With Seoul apparently being a bust, the only other place for players to hang out is aboard M.A.Y.H.E.M.’s futuristic airship. It’s a cool-looking set piece that divvies up various agent activities and utilities like a shopping mall, but that’s about it. Players can travel back to the ship between missions to hear other agents’ take on current affairs or to buy upgrades from various armorers.
If Agents of Mayhem can’t play cool, at least it tries to look cool. Character actions ranging from jumping to shooting are smoothly animated, though the agents seem to suffer a literal stiff upper lip when talking. The game’s world is also quite lively, utilizing a blend of bright colors and just a touch of cel shading to achieve a stylized aesthetic. Agents of Mayhem‘s rendition of Seoul also benefits from neat object placement (though the game could stand a few more objects).
The big downside to all of these visual achievements is that Agents of Mayhem‘s open world ain’t all that open; in fact, it’s tiny. The entire game world is maybe the same size as one London borough in Assassin’s Creed Syndicate. Size doesn’t matter if a game can make its world feel lively, but Agents of Mayhem‘s Seoul also feels empty. The map has only a handful of cars and NPCs moving around; sometimes players will stumble onto a street that’s completely devoid of either. Because of these design missteps, Seoul is wasted as an open-world setting in Agents of Mayhem.
If Agents of Mayhem had more vehicles and characters swarming its streets, that might help to explain why this game has so many bugs. As of writing, the PC version of Agents of Mayhem is rife with a few peculiar performance problems (say that five times fast). Players should be on the lookout for everything from the sound randomly cutting out to NPCs walking through solid objects. Agents of Mayhem is also fond of crashing, and crashing frequently. The game’s options menu, while thorough, can only do so much against these issues.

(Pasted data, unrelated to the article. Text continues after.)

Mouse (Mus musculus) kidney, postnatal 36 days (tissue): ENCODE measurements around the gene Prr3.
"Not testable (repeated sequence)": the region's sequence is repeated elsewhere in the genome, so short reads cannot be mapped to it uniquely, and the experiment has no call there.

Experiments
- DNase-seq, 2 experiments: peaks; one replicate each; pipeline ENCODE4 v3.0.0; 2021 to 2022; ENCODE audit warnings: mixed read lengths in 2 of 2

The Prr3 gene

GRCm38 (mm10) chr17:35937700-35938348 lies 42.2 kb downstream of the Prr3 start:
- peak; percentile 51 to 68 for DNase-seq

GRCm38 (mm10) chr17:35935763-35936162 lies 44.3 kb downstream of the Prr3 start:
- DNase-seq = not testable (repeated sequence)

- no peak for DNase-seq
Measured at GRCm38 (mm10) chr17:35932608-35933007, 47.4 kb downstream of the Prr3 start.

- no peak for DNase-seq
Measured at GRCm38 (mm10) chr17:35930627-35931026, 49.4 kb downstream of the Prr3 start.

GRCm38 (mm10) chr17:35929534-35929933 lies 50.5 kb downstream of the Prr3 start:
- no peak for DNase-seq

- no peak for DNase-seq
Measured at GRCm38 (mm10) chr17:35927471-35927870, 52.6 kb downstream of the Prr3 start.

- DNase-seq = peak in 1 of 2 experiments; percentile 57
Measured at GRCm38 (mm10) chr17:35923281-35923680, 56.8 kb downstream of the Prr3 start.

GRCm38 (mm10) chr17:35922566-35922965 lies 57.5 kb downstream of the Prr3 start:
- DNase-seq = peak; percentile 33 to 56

Let’s be generous for a moment and pretend that Agents of Mayhem doesn’t randomly go deaf or send its NPCs off of cliffs; the game still doesn’t run all that well. It has a nasty penchant for unstable framerates that can flare up for no apparent reason. That problem makes some sense when the game gets gummed up over lots of on-screen explosions and characters, but who knew that a stroll down the sidewalk was cause for a game to panic? If the game’s constant freezing is any indication, Seoul’s a lot chillier than it looks (ba dum tssss).
The final nail in Agents of Mayhem‘s purple-glossed coffin is the writing. While it’s true that the Saints Row games aren’t as laugh-out-loud hilarious as core fans say, the writing in Agents of Mayhem is several notches below the humor in the mainline Saints Row games. The jokes just aren’t funny; characters say lines like “home-sweet-temple-turned-field-office” and pause like that’s the most rip-roaring punch line of the century. No, the real punch line is that this game thinks that that’s a punch line.
At the end of the day, it’s also hard to know who Agents of Mayhem‘s intended audience is. The game’s cheesy dialogue suggests that it’s trying to appeal to children who enjoy similarly cheesy cartoons… but its liberal use of profanity and adult humor implies that it’s gunning for adults (as does the M rating). While it’s hard to know who Agents of Mayhem tries to please with its writing, it’s easy to see that it ends up pleasing no one.
Agents of Mayhem is both a disappointment in its own right and a shocking step back from the fun of Saints Row. There are a lot of video games out there that do one or two things blandly, but Agents of Mayhem is one of those rare titles that does everything blandly. The game is just so mediocre; the writing falls flat, the gameplay is rote, and its system performance leaves a lot to be desired. Gamers looking for a new open world to play in and Saints Row fans emerging from hibernation both need to stay far, far away; there’s better mayhem to be had in other, better games.
You can buy Agents of Mayhem here.
Thank you for reading! My next review will be posted in a few days. You can follow Art as Games on Twitter @IanLayneCoppock, or friend me at username Art as Games on Steam. Feel free to leave a comment or email me at email@example.com with a game that you’d like to see reviewed, though bear in mind that I only review PC games.